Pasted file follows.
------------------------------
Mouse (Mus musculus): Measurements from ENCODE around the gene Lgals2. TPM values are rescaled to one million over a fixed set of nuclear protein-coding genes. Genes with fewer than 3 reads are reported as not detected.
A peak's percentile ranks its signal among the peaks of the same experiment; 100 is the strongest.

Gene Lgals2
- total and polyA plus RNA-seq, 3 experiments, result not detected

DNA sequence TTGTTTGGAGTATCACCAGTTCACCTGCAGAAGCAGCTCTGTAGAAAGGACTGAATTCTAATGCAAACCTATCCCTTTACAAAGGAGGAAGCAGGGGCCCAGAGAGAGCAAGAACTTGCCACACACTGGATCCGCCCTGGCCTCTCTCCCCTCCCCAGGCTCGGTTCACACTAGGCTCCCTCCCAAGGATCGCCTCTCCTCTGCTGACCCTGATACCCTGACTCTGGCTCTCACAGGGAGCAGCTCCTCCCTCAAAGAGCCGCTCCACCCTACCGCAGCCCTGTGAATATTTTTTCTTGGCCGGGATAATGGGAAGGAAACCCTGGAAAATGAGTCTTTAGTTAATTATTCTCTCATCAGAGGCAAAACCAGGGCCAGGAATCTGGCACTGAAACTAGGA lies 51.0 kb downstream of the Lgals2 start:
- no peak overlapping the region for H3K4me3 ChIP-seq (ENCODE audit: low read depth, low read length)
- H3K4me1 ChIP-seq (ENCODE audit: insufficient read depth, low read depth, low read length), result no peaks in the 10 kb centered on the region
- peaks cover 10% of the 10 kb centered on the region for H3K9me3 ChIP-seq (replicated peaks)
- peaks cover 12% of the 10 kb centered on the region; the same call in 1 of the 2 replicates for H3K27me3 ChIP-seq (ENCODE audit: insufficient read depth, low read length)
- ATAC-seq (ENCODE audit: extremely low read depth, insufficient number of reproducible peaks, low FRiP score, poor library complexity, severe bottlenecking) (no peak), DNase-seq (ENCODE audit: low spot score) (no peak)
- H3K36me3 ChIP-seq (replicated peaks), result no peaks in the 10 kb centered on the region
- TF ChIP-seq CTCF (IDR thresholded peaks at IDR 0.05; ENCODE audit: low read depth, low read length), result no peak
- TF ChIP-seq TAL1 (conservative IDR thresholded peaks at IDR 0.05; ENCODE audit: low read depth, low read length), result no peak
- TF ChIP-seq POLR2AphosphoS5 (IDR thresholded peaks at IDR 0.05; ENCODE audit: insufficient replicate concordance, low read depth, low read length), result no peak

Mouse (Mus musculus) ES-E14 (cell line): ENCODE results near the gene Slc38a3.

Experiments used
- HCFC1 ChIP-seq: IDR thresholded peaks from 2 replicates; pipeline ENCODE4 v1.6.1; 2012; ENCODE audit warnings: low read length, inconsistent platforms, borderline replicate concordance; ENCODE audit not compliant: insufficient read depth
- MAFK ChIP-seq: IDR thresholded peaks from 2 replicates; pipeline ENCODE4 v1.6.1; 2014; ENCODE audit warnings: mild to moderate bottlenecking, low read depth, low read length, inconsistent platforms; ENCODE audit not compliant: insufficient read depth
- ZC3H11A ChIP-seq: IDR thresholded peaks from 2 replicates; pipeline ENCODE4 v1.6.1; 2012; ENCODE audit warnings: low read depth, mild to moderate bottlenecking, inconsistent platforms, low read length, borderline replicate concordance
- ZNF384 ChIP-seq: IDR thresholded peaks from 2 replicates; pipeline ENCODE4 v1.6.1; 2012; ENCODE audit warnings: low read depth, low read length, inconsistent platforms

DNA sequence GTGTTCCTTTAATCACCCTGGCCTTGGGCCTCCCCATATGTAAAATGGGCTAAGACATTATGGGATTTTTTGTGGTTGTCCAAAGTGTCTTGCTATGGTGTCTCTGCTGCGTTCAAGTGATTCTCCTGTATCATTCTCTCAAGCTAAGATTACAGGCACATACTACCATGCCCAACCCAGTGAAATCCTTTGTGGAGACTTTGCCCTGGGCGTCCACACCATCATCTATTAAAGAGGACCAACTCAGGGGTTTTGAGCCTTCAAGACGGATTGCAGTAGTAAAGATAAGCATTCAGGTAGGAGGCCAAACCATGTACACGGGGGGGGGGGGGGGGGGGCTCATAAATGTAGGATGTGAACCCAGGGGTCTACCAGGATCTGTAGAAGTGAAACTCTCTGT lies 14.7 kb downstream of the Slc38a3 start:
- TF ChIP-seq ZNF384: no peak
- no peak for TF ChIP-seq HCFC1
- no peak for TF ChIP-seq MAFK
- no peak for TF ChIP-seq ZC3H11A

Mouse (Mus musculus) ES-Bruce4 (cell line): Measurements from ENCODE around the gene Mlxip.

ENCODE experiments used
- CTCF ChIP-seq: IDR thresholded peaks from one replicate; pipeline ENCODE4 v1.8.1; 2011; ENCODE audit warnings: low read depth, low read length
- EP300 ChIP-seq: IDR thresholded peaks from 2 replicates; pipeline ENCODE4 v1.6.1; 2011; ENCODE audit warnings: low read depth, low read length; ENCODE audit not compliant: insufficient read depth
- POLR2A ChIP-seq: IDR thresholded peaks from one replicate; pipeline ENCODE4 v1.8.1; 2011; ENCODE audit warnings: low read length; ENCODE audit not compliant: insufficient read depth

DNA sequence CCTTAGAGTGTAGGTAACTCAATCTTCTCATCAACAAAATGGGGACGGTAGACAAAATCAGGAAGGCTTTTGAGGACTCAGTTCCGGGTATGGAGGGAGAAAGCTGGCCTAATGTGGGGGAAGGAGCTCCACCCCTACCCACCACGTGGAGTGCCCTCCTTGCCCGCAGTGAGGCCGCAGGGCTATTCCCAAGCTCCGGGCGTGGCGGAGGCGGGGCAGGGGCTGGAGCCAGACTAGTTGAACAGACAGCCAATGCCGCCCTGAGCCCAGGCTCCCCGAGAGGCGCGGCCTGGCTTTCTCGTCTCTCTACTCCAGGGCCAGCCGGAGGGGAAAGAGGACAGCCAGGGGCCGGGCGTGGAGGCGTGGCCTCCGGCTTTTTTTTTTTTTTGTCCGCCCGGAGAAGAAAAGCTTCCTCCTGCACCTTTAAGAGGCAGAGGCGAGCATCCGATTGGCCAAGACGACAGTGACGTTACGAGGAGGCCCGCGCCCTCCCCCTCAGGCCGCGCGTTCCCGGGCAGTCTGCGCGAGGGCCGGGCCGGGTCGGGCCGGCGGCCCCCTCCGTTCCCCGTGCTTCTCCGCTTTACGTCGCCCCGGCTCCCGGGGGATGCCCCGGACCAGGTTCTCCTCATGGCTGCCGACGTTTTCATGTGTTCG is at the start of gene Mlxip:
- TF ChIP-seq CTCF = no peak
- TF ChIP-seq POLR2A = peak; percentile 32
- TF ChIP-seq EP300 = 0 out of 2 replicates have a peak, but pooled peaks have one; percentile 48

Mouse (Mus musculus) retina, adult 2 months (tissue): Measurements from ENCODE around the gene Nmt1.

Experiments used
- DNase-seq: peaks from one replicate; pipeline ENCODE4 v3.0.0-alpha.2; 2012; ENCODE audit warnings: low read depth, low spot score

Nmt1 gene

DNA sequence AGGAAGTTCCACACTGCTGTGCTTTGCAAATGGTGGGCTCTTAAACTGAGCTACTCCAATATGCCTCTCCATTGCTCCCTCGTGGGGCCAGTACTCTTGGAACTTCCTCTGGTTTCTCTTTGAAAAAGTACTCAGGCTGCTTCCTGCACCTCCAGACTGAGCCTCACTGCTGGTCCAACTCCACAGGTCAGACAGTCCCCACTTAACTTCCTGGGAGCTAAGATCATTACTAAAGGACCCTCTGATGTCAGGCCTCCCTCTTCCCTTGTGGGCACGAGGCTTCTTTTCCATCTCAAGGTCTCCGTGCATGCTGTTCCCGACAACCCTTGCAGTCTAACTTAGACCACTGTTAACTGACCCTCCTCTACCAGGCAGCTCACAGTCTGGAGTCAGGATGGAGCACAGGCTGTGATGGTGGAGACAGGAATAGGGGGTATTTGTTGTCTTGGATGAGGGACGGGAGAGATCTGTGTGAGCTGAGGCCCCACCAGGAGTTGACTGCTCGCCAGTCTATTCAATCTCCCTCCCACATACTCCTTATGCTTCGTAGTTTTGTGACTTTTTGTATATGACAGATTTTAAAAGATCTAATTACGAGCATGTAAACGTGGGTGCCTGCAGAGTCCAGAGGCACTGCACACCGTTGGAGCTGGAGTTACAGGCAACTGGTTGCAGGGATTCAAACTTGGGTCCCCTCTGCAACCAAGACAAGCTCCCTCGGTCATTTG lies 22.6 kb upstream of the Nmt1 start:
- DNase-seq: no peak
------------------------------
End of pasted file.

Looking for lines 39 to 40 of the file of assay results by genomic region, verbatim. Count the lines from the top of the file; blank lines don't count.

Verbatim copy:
DNA sequence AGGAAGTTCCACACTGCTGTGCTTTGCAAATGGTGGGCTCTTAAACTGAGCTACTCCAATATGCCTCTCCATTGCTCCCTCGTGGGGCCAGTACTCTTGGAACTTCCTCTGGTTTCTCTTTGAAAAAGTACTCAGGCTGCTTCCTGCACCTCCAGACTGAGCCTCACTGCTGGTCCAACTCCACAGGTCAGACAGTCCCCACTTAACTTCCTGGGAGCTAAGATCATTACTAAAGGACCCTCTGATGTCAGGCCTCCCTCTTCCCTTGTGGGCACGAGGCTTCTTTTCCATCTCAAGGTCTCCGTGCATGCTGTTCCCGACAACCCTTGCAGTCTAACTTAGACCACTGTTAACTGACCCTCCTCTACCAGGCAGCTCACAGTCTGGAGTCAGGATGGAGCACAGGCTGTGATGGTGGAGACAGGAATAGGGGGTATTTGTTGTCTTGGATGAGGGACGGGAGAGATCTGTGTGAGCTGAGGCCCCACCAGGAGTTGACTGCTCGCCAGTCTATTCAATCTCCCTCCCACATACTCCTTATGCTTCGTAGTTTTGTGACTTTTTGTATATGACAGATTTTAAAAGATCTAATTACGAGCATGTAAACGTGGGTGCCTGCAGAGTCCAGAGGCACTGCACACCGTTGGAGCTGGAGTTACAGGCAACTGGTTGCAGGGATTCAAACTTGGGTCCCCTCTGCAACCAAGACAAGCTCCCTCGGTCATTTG lies 22.6 kb upstream of the Nmt1 start:
- DNase-seq: no peak